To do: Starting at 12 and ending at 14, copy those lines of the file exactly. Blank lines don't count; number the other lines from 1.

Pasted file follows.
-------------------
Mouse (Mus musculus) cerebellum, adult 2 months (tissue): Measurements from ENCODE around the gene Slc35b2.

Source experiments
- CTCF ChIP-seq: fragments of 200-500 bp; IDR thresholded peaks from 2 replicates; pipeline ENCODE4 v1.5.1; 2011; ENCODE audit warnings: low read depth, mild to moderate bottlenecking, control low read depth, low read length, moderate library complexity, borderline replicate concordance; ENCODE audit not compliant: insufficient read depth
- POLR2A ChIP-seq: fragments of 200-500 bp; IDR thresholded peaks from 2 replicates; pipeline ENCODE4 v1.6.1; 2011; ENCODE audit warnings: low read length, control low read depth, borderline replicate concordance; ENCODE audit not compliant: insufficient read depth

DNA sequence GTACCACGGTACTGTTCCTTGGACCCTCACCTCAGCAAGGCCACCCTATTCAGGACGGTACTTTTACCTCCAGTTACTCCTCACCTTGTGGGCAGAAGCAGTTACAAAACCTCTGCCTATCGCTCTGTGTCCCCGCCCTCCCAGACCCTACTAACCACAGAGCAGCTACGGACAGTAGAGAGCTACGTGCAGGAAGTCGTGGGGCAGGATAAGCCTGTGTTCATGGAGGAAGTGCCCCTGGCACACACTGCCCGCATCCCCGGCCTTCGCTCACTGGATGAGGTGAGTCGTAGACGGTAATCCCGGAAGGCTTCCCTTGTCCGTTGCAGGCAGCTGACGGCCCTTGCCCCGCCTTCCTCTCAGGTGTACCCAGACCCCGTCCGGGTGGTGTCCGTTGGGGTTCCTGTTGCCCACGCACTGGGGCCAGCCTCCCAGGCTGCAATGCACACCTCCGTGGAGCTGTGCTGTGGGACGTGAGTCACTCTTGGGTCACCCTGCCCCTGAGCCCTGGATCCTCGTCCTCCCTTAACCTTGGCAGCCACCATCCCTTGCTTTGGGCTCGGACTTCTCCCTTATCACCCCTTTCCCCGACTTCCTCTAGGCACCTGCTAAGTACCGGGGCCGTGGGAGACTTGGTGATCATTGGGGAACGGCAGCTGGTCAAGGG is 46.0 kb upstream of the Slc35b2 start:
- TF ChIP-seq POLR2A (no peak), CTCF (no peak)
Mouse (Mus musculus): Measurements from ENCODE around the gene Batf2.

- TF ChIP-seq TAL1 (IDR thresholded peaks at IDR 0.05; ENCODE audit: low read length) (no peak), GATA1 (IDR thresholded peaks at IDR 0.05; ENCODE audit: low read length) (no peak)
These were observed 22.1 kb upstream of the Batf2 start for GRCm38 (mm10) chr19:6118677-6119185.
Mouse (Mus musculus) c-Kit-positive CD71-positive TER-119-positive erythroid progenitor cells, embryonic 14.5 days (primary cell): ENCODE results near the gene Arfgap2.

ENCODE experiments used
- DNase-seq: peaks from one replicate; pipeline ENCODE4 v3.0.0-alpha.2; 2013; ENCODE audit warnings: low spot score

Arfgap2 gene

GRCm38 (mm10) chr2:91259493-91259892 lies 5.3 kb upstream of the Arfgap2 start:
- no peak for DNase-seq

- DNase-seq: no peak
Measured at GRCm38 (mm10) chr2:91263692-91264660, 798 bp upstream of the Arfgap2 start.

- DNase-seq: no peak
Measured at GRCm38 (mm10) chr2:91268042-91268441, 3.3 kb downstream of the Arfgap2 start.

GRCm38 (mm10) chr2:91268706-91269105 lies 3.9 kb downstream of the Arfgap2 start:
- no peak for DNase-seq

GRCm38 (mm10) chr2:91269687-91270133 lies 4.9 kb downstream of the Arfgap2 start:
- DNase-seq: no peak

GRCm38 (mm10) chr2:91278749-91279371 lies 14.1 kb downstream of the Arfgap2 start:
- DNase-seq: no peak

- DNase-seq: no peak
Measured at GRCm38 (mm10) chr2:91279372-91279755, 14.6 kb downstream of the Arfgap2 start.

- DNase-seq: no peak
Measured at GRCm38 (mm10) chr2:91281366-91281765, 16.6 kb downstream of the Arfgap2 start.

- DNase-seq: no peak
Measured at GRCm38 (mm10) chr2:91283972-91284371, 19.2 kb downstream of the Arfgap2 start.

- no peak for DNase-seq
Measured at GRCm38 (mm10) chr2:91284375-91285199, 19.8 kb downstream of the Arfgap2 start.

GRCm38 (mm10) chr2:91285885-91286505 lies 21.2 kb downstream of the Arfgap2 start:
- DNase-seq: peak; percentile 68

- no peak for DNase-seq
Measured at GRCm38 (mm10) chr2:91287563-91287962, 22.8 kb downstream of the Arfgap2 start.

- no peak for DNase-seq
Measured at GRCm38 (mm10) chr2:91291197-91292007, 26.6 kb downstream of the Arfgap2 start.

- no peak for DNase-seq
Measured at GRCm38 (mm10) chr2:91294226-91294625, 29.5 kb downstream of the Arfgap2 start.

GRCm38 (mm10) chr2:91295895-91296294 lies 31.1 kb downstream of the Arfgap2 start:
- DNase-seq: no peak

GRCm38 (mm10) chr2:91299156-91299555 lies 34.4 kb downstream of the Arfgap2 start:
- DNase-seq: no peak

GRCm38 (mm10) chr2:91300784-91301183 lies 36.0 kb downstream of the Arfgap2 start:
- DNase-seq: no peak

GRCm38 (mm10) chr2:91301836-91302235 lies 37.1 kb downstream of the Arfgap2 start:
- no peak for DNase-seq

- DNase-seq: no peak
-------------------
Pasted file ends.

- DNase-seq: peaks from one replicate; pipeline ENCODE4 v3.0.0-alpha.2; 2013; ENCODE audit warnings: low spot score

Arfgap2 gene

GRCm38 (mm10) chr2:91259493-91259892 lies 5.3 kb upstream of the Arfgap2 start: